Shortly after the murder of George Floyd at the hands of Minneapolis police in 2020, Google was among many tech companies that set up new programs aimed at supporting Black employees. The goal, CEO Sundar Pichai wrote, was “to build sustainable equity for Google’s Black+ community, and externally, to make our products and programs helpful in the moments that matter most to Black users.”
Google’s vocal commitments included improving representation of underrepresented groups in leadership by 30% by 2025; more than doubling the number of Black workers at nonsenior levels by 2025; addressing representation issues in hiring, retention and promotions; and establishing better support for the mental and physical health for Black employees.
The move was part of a broader trend in the wake of the Floyd killing, which sparked societal unrest and drew attention to the power imbalances in corporate America and the tech industry specifically. Corporations pledged to invest millions of dollars to improve diversity in their ranks and support external groups doing work on diversity, equity and inclusion, or DEI.
But in 2023, some of those programs are in retreat.
By mid-2023, DEI-related job postings had declined 44% from the same time a year prior, according to data provided by job site Indeed. In November 2023, the last full month for which data was available, it dropped 23% year over year.
That’s a sharp contrast with the period from 2020 to 2021, when those postings expanded nearly 30%.
In line with this broader trend, both Google and Meta have cut staffers and downsized programs that fell under DEI investment.
The year’s cuts have also impacted smaller, third-party organizations who counted on big tech clients for work, despite the continued growth of those tech giants.
“Whenever there is an economic downturn in tech, some of the first budgets that are cut are in DEI, but I don’t think we’ve seen such stark contrast as this year,” said Melinda Briana Epler, founder and CEO of Empovia, which advises companies and leaders to use a research-based culture of equality.
“When George Floyd began to become the topic of conversations, companies and executives doubled down on their commitments and here we are only a couple years later, and folks are looking for opportunities to cut those teams,” said Devika Brij, CEO of Brij the Gap Consulting, which works with tech companies’ DEI efforts. Brij said some of her clients had cut their DEI budgets by as much as 90% by midyear.
However, more than just broken promises are at stake, experts told CNBC in a series of interviews.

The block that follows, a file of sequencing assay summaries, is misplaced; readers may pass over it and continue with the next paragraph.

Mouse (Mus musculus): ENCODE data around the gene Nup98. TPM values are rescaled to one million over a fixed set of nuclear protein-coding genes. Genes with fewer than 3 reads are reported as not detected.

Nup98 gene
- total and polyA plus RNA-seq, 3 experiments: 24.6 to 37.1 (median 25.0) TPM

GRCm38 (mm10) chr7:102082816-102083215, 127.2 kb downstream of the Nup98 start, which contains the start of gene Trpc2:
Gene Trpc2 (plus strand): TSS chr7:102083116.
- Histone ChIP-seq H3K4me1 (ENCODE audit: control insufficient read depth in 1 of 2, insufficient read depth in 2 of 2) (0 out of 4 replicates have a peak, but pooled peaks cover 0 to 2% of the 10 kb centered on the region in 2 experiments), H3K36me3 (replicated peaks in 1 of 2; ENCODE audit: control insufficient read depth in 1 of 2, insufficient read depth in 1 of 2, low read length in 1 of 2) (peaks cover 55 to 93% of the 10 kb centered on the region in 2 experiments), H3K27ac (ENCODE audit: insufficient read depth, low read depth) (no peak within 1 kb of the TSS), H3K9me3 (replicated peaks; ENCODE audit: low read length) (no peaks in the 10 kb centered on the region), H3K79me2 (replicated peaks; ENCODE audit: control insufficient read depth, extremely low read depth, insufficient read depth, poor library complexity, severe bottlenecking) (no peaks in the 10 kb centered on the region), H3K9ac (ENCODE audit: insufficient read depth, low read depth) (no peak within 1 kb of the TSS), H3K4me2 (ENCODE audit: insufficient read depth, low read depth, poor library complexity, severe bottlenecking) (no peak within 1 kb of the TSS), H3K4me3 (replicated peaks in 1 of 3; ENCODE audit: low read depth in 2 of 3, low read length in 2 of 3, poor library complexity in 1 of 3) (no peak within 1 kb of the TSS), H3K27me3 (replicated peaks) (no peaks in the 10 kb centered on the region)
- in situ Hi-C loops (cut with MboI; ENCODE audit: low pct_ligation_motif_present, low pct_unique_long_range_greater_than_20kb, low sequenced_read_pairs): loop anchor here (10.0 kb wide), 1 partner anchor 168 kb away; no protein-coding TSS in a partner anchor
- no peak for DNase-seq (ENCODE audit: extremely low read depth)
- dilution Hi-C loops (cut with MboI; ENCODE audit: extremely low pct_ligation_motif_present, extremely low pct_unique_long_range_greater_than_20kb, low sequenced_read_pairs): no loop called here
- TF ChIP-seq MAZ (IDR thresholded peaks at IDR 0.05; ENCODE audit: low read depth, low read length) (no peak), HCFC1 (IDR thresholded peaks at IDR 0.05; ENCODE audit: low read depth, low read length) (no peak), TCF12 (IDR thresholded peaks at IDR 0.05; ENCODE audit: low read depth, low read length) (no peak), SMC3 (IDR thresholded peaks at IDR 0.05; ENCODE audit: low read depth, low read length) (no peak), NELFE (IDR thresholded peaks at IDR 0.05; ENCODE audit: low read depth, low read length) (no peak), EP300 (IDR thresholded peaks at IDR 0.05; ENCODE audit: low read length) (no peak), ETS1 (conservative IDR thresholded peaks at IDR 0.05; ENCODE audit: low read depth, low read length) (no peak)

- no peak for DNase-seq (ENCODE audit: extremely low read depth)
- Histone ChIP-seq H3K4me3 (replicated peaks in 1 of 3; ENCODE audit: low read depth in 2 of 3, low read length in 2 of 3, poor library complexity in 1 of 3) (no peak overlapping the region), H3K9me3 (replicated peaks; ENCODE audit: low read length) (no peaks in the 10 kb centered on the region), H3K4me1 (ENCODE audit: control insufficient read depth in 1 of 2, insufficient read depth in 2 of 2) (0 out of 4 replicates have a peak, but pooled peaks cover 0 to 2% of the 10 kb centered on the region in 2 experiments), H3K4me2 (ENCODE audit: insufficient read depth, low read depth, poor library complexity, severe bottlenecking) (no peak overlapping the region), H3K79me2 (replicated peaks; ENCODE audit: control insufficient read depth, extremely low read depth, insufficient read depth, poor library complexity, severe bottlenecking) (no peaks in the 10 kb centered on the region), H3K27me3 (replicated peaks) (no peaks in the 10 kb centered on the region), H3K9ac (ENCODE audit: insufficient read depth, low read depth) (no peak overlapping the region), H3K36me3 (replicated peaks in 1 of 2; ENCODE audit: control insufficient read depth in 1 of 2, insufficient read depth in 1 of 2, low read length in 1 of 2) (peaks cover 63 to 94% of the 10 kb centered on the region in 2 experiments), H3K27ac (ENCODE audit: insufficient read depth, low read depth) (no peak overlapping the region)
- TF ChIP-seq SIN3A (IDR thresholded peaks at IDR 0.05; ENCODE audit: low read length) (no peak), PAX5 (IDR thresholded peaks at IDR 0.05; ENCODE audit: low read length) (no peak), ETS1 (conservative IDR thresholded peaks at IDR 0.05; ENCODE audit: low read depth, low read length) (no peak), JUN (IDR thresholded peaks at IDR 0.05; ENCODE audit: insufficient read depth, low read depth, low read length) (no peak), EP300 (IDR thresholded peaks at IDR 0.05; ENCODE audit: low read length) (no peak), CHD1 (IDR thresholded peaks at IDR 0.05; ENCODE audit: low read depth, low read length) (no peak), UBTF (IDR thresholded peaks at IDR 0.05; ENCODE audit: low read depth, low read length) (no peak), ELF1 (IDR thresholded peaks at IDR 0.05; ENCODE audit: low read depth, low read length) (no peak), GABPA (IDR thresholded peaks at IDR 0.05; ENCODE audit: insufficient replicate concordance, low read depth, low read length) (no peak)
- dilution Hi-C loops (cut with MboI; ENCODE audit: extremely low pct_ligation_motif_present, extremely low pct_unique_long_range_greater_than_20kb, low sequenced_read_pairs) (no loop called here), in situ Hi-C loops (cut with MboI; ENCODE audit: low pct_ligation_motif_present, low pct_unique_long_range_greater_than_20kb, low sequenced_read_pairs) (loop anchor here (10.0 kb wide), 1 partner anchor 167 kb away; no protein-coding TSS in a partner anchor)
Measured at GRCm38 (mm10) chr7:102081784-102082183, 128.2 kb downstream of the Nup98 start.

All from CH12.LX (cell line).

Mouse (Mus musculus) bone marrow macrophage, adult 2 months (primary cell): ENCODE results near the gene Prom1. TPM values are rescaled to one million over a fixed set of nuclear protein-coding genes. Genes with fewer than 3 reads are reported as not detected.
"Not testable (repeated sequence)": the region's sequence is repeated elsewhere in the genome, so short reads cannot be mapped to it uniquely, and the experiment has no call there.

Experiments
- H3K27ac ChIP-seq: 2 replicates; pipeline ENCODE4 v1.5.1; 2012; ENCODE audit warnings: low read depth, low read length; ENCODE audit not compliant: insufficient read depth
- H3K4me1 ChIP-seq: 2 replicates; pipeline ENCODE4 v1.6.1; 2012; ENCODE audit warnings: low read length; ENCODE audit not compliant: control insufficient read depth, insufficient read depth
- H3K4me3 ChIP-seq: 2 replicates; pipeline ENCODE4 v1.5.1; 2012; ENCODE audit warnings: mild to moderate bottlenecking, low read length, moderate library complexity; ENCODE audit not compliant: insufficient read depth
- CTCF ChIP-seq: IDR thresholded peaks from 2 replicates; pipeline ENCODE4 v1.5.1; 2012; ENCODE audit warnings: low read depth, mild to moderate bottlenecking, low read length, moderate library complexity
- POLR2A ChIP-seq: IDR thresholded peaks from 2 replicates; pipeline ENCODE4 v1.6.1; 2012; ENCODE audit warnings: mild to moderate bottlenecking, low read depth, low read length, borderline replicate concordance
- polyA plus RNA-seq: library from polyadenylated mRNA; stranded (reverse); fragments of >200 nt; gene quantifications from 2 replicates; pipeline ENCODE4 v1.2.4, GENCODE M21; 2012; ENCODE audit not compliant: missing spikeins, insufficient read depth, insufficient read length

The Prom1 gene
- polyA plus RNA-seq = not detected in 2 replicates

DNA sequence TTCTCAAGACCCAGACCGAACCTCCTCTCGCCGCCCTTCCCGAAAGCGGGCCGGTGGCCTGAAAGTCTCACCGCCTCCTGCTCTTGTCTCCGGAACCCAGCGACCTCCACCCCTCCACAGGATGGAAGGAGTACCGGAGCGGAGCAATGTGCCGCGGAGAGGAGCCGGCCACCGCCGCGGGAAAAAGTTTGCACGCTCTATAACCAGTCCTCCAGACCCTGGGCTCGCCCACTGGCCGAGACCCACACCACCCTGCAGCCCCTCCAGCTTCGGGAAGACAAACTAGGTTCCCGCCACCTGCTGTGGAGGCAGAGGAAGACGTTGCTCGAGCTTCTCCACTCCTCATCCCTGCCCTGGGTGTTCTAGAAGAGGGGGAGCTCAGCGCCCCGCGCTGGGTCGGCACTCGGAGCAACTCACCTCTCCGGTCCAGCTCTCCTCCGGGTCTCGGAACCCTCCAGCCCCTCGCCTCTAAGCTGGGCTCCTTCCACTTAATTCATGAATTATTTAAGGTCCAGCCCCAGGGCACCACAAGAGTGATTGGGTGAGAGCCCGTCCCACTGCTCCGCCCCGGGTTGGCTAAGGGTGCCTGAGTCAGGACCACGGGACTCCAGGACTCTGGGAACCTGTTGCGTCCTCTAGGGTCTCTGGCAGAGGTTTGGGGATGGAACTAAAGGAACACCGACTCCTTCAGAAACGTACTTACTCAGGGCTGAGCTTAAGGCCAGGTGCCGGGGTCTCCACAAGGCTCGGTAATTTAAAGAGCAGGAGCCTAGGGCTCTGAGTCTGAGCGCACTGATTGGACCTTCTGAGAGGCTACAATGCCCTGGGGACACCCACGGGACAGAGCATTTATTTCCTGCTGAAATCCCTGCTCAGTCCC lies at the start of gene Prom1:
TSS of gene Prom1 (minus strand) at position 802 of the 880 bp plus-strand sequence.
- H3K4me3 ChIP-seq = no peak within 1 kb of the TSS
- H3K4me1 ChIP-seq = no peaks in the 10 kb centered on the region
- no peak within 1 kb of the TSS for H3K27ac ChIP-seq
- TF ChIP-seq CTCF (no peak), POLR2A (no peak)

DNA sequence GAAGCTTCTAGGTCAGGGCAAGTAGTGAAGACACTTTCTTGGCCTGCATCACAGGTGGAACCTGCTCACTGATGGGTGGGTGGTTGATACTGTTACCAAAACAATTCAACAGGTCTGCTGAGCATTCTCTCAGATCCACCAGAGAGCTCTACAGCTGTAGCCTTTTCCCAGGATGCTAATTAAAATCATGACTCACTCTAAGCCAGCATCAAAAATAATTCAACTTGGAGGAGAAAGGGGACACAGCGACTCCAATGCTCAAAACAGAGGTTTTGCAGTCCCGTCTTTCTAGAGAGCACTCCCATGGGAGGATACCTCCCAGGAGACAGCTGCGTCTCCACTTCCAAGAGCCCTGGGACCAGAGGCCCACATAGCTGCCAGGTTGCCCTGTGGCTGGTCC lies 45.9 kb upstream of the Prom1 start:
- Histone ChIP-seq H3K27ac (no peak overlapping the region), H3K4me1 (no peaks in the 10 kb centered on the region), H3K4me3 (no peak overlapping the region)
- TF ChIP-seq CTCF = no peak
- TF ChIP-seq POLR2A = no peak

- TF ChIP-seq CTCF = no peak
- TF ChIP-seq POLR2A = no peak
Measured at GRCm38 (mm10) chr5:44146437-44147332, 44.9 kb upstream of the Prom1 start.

The cuts come at a time when technology companies are forging ahead on the biggest technology shift in a decade: artificial intelligence. If diverse people are not included in AI development, that may result in even greater power imbalances for both corporate workers, as well as consumers who will use their products.
“Our commitment to DEI remains at the center of who we are as a company,” a Meta spokesperson wrote in a statement to CNBC. “We continue to intentionally design equitable and fair practices to drive progress across our people, product, policy and partnerships pillars.”
“Our workforce reductions and company-wide efforts to sharpen our focus span the breadth of our business,” said a Google spokesperson, saying that the company remains committed to underrepresented communities and DEI work. “To be absolutely clear, our commitment to that work has not changed and we invested in many new programs and partnerships this year.”
The Google spokesperson did not dispute any specifics in this story, but pointed to new investments in partnerships this year, including committing more than $5 million to historically Black colleges and universities to help build a stronger pipeline to the tech industry for underrepresented talent, and launching the Google for Startups Women Founders Fund to help women entrepreneurs.
In 2021, after facing complaints about pay equity in its Engineering Residency program, Google said it would be sunsetting the program and replacing it with a new one called Early Career Immersion, or ECI, which is aimed at helping underrepresented talent develop skills. (Google said sunsetting Engineering Residency was an unrelated business decision.)
But Google decided not to hire a 2023 cohort of ECI software engineers, citing an uncertain hiring outlook, according to correspondence viewed by CNBC. It also laid off some staffers associated with the program.
Participants in a separate Google program called Apprenticeships also lodged complaints about a lack of pathways and pay inequities in the last year, CNBC found.